Consistently telling your brand story in everything you do is what fosters trust and loyalty, over time. Authentically making real connections is what makes people feel what you want them to believe. Otherwise, it’s just words. 

Photo credit: "Life for me ain't been no crystal stair" by downing.amanda via Flickr

The Secret to Ninja Marketing Strategies

Feeling like you want to pump up your marketing efforts? You know, really put the kick into it, bust out? Be everywhere, be amazing, make waves, get noticed and of course, sell more stuff?


Hell yeah! I want ninja tactics too! Yes! Ninja tactics put the R into ROI, the C in conversions and the capital T into traffic. Gimme some of that fo’ sho'!


But here’s the thing … even with your black belt and and all your impressive chops and kicks, even Ninjas look kind of pathetic if they’re just dancing around in front of you trying to get your attention for reasons apparently unknown, right?


Ninjas need context. Connection and engagement is always your goal because tactics without connection will be ignored, especially if you’re employing disruptive marketing tactics. 


Disruptive tactics, designed to push in, to shout for attention even though the product or information is not sought, are, on their own, risky business. Tactics like this are likely to be ignored for the simple reason that we’re overloaded by them and have therefore become very good at tuning them out. Without the underlying reason and meaning of your brand message communicated in the way, place and time your audience wants to be communicated to, your odds of being ignored are very, very high. Awkward Ninja.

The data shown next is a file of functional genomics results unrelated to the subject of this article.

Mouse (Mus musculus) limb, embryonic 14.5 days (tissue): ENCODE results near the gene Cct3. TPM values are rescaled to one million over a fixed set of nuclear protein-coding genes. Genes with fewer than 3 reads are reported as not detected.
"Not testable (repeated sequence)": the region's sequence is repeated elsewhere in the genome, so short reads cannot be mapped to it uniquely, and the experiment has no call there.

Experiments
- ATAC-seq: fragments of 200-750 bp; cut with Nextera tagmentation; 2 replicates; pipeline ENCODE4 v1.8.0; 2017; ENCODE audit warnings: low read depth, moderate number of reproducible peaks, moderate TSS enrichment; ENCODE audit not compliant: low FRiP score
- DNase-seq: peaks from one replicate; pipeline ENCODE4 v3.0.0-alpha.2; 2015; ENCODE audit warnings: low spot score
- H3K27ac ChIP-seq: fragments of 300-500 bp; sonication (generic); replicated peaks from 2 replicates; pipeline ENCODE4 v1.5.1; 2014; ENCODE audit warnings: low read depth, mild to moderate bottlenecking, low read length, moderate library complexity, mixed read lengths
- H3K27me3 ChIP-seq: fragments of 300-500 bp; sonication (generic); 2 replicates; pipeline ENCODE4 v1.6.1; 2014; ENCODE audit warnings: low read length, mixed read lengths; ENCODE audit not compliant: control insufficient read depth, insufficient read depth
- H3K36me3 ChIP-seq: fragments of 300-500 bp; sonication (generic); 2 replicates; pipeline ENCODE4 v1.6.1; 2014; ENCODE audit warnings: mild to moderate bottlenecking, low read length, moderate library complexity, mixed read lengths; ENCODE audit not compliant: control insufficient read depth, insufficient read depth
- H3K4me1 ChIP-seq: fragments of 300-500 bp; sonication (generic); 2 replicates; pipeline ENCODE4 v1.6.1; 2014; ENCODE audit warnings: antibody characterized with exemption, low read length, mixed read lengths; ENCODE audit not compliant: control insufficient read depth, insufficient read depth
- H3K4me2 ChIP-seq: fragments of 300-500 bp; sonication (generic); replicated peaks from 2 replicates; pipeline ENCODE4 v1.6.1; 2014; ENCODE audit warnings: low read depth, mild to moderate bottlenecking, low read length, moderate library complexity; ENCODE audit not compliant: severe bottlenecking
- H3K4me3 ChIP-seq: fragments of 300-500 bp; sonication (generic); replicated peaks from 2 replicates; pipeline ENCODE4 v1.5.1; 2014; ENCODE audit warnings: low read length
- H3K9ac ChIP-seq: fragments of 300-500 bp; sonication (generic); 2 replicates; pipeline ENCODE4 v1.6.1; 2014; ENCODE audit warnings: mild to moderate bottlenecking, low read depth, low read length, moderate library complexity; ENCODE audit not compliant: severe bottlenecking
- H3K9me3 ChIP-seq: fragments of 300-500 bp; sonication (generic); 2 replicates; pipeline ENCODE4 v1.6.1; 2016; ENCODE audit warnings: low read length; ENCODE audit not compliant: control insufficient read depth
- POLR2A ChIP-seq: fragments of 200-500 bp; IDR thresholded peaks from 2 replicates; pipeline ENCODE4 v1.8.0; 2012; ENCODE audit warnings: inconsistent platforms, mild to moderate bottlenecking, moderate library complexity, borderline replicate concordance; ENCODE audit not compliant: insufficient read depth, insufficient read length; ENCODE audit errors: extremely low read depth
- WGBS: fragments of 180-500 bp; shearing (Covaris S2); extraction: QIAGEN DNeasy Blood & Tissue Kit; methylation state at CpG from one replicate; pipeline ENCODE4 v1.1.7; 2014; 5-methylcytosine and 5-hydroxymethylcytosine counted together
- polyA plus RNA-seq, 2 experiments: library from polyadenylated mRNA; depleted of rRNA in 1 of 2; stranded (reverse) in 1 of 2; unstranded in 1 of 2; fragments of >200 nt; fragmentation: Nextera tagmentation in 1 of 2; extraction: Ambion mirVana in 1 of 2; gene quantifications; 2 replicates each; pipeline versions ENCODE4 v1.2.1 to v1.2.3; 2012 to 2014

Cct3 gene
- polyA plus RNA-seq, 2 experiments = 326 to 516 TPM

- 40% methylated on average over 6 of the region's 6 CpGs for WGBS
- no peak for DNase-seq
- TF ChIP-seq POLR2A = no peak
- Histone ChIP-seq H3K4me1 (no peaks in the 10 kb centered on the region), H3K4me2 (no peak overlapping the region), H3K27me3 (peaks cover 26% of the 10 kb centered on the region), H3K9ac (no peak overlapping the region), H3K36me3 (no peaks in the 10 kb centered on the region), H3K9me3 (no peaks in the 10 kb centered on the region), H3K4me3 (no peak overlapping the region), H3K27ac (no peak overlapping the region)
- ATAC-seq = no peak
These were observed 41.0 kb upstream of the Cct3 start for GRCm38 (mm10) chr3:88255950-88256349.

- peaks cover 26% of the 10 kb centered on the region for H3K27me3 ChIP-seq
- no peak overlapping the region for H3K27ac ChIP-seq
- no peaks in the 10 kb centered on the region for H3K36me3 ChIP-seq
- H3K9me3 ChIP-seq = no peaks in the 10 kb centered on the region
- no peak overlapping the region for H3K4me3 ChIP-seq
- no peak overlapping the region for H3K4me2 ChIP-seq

Not only can this be extremely expensive, but worse still, it can actually damage your brand. They may ignore you, but they’ll probably associate that disruption and subsequent ignoring with your brand and be even more likely to ignore it in the future. This is not sustainable and it doesn’t feel good for anyone. We’ve got to stop being the things that people are trying to ignore and start focusing on the things they want. Pare back and lean in, Ninjas - you can’t get your black belt without connection because all that flashy jumping around in front of people just makes them feel uncomfortable and annoyed unless you connect with them with meaning and context.